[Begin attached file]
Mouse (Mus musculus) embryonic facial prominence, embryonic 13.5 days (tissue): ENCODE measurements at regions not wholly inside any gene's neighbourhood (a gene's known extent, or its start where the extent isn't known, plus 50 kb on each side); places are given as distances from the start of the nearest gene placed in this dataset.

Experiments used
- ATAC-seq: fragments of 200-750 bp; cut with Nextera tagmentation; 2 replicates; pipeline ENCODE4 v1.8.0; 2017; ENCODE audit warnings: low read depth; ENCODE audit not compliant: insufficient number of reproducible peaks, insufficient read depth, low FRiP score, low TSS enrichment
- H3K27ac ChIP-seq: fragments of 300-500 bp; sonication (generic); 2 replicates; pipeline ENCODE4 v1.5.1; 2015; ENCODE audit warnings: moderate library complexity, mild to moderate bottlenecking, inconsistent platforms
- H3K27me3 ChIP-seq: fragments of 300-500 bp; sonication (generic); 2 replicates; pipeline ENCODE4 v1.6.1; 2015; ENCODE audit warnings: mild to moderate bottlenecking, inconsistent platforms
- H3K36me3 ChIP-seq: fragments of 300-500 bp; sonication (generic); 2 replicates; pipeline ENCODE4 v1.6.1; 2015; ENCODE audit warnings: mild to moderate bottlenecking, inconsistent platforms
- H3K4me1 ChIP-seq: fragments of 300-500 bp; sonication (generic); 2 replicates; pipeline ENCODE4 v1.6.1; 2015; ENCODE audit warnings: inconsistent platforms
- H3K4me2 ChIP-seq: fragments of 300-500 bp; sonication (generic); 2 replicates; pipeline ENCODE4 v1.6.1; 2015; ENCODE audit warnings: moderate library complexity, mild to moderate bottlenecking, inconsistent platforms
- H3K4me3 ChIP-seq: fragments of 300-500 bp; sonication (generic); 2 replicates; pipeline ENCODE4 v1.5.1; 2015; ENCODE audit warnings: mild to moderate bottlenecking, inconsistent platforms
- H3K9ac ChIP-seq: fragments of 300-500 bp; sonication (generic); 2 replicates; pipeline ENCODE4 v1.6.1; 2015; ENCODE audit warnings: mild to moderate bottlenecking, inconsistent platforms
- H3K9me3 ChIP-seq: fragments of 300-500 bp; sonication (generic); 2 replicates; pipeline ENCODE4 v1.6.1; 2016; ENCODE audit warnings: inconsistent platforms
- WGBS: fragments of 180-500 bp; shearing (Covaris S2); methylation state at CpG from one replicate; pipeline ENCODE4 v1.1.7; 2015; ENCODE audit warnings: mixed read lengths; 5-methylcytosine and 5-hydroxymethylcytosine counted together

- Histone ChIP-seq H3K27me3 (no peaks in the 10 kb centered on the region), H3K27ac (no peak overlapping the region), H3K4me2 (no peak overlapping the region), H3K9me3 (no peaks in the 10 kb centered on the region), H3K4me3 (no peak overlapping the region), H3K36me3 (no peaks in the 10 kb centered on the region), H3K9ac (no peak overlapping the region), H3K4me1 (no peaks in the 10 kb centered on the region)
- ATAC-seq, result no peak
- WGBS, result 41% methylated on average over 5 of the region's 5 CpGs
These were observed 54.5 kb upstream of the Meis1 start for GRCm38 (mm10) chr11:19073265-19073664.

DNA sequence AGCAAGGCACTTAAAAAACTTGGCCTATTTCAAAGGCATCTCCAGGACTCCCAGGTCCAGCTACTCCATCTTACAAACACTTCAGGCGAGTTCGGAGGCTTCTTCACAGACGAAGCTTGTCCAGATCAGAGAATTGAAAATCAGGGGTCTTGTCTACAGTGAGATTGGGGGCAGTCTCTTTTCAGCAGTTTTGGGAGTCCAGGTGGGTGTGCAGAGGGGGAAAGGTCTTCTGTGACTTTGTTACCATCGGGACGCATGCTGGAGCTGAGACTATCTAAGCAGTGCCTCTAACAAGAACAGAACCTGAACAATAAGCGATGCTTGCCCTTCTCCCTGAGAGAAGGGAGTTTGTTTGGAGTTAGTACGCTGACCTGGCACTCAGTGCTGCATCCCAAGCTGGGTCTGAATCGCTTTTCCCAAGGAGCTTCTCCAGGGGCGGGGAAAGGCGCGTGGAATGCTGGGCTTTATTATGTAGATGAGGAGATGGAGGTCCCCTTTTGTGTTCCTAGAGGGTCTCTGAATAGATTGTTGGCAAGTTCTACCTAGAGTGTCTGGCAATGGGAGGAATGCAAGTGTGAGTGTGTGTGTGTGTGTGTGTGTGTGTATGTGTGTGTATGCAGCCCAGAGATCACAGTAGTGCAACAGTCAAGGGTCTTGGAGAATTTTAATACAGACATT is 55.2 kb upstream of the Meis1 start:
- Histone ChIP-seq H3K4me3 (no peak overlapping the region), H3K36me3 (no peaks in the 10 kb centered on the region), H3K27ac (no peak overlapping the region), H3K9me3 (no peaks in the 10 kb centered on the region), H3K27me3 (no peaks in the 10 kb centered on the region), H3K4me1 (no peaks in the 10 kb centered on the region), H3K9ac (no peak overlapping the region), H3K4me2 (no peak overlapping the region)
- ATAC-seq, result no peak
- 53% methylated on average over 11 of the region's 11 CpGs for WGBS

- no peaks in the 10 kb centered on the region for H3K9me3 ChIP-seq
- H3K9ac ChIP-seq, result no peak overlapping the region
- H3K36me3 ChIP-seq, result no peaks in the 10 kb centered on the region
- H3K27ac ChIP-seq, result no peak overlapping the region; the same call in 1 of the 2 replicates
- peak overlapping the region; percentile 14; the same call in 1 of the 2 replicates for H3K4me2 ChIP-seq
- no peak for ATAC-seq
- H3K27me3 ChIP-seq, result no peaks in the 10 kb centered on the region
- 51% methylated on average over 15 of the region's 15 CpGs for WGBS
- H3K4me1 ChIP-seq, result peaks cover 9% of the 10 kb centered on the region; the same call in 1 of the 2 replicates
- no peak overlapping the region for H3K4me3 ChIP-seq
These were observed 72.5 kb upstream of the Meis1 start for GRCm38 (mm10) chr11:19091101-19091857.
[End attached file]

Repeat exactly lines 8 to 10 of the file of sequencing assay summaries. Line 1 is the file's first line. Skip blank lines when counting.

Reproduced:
- H3K4me2 ChIP-seq: fragments of 300-500 bp; sonication (generic); 2 replicates; pipeline ENCODE4 v1.6.1; 2015; ENCODE audit warnings: moderate library complexity, mild to moderate bottlenecking, inconsistent platforms
- H3K4me3 ChIP-seq: fragments of 300-500 bp; sonication (generic); 2 replicates; pipeline ENCODE4 v1.5.1; 2015; ENCODE audit warnings: mild to moderate bottlenecking, inconsistent platforms
- H3K9ac ChIP-seq: fragments of 300-500 bp; sonication (generic); 2 replicates; pipeline ENCODE4 v1.6.1; 2015; ENCODE audit warnings: mild to moderate bottlenecking, inconsistent platforms